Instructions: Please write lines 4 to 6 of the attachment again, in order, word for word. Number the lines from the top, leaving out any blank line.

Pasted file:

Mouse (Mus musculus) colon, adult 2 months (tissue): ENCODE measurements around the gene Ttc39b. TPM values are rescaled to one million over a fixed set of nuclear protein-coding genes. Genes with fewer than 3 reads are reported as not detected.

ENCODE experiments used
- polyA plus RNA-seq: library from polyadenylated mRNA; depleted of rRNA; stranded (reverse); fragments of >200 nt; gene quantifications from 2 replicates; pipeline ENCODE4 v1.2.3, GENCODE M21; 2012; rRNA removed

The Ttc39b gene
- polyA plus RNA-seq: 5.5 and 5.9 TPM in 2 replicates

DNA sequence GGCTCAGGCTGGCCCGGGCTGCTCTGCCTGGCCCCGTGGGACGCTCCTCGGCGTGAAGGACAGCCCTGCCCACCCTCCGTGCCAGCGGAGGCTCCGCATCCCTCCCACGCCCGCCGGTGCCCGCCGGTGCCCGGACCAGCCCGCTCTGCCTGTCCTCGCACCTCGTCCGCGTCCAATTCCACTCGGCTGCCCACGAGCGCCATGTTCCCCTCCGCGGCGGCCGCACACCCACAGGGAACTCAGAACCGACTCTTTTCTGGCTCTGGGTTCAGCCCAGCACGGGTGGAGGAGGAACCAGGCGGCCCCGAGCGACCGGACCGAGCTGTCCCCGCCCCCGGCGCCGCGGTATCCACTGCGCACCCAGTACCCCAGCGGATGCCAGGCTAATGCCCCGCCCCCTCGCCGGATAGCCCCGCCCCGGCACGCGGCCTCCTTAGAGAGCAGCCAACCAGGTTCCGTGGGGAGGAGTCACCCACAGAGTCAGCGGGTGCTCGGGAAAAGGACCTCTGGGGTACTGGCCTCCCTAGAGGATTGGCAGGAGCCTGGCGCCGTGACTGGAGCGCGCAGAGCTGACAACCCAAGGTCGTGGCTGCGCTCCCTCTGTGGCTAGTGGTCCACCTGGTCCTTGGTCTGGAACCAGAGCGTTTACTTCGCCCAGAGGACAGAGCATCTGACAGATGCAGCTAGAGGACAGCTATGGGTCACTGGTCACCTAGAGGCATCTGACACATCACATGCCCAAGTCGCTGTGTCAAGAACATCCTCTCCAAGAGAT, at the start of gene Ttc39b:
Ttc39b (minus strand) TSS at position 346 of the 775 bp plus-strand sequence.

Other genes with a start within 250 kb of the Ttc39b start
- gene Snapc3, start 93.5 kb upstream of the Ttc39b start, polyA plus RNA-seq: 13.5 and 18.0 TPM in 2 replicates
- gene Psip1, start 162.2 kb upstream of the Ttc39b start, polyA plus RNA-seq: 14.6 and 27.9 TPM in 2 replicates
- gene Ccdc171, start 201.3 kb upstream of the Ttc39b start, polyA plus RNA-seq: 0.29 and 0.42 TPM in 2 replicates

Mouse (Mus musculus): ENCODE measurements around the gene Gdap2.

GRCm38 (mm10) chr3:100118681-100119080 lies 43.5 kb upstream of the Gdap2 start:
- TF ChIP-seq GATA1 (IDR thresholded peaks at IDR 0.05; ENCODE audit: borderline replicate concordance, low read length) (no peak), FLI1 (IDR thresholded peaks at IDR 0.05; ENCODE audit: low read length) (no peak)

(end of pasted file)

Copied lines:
The Ttc39b gene
- polyA plus RNA-seq: 5.5 and 5.9 TPM in 2 replicates

DNA sequence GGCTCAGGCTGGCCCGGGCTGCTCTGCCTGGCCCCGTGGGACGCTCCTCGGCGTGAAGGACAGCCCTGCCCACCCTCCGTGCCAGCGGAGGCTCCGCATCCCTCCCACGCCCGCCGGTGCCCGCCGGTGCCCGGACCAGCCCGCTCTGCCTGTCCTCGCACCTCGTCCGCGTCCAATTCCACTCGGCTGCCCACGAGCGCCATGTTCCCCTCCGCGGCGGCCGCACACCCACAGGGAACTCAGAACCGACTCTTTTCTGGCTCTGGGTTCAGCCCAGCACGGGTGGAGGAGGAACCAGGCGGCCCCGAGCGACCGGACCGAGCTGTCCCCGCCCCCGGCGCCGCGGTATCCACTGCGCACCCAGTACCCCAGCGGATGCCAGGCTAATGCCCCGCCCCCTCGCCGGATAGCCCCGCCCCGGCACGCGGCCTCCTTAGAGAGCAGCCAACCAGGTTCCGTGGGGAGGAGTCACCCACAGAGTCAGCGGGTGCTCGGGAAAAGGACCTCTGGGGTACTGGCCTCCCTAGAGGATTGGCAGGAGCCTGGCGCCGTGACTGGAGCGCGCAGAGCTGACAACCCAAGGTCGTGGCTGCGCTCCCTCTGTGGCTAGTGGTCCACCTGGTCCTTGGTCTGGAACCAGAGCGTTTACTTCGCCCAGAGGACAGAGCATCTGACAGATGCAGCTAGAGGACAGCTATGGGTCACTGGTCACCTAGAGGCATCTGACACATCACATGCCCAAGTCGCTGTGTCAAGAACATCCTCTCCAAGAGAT, at the start of gene Ttc39b: